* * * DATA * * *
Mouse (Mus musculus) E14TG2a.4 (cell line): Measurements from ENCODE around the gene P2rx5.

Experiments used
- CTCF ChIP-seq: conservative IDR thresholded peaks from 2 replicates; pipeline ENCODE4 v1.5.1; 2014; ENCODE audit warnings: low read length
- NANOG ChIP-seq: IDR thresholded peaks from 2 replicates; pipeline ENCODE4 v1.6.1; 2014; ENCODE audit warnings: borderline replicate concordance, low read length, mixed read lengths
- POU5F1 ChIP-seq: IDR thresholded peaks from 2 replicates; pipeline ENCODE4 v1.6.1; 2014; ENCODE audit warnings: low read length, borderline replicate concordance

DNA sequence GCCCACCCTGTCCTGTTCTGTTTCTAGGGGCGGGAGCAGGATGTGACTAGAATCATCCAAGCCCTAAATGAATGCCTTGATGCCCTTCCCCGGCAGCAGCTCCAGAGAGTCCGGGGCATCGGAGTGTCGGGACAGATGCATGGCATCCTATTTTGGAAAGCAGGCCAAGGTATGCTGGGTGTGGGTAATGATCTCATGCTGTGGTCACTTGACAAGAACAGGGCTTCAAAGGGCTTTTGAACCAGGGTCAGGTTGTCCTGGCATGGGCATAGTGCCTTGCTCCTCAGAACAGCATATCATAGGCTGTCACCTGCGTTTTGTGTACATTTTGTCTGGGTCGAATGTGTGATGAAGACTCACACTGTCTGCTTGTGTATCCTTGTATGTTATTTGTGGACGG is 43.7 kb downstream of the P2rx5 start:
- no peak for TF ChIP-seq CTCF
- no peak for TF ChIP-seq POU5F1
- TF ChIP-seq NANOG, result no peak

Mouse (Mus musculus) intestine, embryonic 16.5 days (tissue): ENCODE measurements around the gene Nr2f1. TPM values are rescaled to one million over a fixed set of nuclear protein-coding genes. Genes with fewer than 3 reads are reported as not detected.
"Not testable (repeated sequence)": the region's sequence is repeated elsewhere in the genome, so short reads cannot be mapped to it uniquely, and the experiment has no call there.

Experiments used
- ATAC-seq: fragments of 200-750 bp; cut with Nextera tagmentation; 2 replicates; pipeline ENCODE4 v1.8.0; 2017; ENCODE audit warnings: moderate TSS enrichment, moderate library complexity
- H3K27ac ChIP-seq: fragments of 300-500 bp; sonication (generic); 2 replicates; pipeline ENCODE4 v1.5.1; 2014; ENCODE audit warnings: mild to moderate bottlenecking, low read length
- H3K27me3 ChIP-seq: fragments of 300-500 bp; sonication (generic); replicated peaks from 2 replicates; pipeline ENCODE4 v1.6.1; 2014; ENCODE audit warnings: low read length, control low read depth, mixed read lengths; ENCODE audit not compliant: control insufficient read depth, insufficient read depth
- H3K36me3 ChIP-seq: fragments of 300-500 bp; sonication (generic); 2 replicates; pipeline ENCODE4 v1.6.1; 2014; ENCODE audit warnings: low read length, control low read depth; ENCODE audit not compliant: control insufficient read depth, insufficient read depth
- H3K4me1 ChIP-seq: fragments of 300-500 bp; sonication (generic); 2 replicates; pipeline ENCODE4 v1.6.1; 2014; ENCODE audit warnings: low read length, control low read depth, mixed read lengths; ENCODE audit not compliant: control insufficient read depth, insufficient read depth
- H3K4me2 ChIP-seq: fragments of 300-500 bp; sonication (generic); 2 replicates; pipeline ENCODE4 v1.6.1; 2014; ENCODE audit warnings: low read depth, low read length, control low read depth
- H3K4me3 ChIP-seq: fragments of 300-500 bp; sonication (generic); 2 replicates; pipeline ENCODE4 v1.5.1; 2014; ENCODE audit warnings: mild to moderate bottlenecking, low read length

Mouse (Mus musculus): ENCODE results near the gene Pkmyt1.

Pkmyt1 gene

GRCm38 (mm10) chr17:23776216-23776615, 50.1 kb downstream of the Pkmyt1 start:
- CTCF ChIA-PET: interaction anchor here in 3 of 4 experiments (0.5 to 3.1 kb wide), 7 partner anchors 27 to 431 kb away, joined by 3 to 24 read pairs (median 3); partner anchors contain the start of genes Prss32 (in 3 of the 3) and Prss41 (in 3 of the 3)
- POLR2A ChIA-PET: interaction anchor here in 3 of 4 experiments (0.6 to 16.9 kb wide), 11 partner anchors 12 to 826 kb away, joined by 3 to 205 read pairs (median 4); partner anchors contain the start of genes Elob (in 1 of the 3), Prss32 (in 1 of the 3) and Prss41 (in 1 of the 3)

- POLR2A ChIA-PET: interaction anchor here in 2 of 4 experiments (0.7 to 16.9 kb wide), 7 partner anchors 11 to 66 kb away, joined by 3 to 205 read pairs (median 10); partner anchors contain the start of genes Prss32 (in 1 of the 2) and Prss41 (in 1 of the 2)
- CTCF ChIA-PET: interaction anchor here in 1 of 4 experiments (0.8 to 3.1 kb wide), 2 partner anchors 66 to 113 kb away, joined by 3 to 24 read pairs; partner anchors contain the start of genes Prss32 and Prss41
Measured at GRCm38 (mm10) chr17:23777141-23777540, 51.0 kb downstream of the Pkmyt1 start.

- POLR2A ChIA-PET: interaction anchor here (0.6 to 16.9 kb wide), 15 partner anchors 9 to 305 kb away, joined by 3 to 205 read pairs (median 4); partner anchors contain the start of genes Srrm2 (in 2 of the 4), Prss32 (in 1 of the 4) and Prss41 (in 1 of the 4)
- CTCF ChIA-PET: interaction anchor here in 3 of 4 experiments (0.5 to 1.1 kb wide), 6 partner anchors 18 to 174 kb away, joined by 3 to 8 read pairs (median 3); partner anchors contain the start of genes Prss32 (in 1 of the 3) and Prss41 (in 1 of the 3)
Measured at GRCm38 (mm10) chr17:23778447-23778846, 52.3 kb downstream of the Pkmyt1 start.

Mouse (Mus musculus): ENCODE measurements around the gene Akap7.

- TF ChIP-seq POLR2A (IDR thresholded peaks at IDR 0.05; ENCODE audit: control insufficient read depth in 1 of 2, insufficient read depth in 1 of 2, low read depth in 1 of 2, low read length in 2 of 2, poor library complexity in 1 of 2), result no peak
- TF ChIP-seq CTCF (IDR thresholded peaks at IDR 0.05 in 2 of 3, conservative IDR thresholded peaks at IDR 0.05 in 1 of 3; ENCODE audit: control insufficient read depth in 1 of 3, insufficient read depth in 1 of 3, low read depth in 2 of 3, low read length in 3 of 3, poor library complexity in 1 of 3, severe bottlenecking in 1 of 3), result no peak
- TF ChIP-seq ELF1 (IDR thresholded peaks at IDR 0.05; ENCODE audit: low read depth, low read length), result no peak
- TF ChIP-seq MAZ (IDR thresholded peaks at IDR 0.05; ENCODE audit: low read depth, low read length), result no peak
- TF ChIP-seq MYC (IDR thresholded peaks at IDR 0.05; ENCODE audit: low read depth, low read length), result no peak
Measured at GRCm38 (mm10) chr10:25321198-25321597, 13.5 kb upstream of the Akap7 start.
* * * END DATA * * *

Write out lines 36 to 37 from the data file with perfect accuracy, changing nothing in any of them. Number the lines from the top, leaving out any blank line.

- TF ChIP-seq MYC (IDR thresholded peaks at IDR 0.05; ENCODE audit: low read depth, low read length), result no peak
Measured at GRCm38 (mm10) chr10:25321198-25321597, 13.5 kb upstream of the Akap7 start.